UPDATE 10/4/23 – ICE has been ordered to pay the ACLU of Maine $25,878 in attorneys fees since the agency blatantly violated the Freedom of Information Act. Let this be a reminder to government officials: When you hide public documents from the public and break the law, it will cost you. Read the settlement agreement here.
PORTLAND – A federal judge last week ordered United States Immigration and Customs Enforcement to conduct a new search of the agency’s records and to release items related to their detention practices in Maine and a proposed facility in Scarborough. The ACLU of Maine and local immigrants’ rights advocates sued ICE after the agency blatantly ignored the groups’ lawful 2021 request for records under the Freedom of Information Act.
Immigration and Customs Enforcement (ICE) has previously detained people from other New England states at the Cumberland County Jail and now has murky plans to open a facility in Scarborough. In January 2021, the ACLU of Maine, Immigrant Legal Advocacy Project, and the Refugee and Human Rights Clinic at the University of Maine School of Law requested documents from ICE about the agency’s detention practices during the height of the COVID-19 pandemic and its plans to open a new facility in Maine.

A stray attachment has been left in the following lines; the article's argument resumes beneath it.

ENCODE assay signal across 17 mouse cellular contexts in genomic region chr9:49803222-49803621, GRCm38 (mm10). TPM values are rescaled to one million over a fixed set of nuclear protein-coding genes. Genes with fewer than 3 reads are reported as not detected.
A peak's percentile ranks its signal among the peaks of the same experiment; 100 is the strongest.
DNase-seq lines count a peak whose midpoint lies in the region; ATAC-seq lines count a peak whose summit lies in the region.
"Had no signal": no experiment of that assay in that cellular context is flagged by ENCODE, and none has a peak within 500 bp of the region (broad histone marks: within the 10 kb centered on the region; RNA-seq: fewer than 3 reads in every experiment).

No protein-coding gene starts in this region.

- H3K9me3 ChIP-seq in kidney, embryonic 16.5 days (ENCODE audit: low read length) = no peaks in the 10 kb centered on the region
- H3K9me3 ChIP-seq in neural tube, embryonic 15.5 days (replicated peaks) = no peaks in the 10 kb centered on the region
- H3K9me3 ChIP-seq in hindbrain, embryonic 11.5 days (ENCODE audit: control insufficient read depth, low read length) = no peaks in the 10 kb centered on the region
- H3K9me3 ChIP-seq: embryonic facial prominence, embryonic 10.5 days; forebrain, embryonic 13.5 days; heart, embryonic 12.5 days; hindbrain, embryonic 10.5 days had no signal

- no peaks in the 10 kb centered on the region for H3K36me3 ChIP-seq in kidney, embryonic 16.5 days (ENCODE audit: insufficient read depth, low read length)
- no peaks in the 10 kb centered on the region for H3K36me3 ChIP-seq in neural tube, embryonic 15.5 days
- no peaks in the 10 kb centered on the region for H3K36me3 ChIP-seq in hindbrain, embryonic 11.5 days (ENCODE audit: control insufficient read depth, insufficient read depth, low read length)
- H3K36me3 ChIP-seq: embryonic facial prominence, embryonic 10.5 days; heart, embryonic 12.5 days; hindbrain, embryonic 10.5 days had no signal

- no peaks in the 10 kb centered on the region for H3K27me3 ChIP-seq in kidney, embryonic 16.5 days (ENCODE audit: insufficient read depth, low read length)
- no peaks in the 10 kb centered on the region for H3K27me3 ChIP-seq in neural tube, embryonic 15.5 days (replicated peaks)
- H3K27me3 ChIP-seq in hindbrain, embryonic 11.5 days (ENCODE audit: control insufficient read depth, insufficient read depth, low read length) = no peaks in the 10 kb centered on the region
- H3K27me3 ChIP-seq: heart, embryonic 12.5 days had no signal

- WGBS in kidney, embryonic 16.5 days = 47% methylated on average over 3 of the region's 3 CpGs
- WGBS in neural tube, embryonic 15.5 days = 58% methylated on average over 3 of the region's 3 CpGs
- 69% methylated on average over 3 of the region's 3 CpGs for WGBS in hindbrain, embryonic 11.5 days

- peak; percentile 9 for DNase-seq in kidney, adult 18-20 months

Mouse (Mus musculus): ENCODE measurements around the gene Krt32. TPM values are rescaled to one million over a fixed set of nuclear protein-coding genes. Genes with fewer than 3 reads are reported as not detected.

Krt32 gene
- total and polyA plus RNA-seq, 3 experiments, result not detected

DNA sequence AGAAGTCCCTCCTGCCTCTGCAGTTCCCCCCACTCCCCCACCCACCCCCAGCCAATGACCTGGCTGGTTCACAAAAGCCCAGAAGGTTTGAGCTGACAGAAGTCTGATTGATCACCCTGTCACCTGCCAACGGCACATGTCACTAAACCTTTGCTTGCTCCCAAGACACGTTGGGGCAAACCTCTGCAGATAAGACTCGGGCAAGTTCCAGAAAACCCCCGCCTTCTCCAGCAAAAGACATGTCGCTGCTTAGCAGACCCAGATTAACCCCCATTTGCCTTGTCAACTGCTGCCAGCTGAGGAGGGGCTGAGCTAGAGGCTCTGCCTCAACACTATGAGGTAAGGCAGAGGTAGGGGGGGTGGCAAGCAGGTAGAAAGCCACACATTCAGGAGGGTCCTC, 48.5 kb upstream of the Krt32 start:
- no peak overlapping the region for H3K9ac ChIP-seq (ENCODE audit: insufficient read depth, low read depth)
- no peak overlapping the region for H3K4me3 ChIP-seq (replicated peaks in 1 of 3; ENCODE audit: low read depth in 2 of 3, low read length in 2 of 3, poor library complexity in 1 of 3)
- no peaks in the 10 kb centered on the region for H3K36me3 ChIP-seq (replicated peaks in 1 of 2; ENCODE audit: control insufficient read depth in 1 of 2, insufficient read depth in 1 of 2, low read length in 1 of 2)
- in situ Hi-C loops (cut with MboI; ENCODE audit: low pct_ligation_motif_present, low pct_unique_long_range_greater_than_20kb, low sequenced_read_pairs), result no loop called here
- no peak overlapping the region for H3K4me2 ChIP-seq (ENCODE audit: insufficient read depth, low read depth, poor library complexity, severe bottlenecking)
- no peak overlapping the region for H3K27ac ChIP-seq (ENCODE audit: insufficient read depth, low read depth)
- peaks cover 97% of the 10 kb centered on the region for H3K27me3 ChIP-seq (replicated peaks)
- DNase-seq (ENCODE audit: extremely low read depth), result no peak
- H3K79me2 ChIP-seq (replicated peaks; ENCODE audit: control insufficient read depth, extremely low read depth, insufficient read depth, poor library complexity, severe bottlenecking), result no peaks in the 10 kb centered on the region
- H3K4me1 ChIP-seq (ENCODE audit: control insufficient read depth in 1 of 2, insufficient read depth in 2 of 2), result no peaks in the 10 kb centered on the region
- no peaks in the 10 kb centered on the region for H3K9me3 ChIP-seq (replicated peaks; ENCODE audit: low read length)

“The district court’s final decision is a victory for transparency that will shed more light on ICE, an agency that operates in the shadows and evades public accountability,” said ACLU of Maine Legal Director Carol Garvan. “The court’s action makes clear that federal agencies like ICE have no right to operate in Maine without allowing the public to know what they are doing. ICE has a long history of abusing its power, physically and psychologically harming people, and rejecting basic standards of human decency.”
“When we know what ICE is doing, we can resist its abuses,” said Garvan.
This court order also holds the agency accountable for their past actions. The court plainly stated that ICE acted unreasonably when the agency conducted an inadequate search following the lawsuit. A timeline for the new search is expected to be agreed upon this week.
A magistrate judge issued a recommended decision in the case on March 27, 2023. It was adopted by Judge John A. Woodcock of the United States District Court for the District of Maine on April 12, 2023.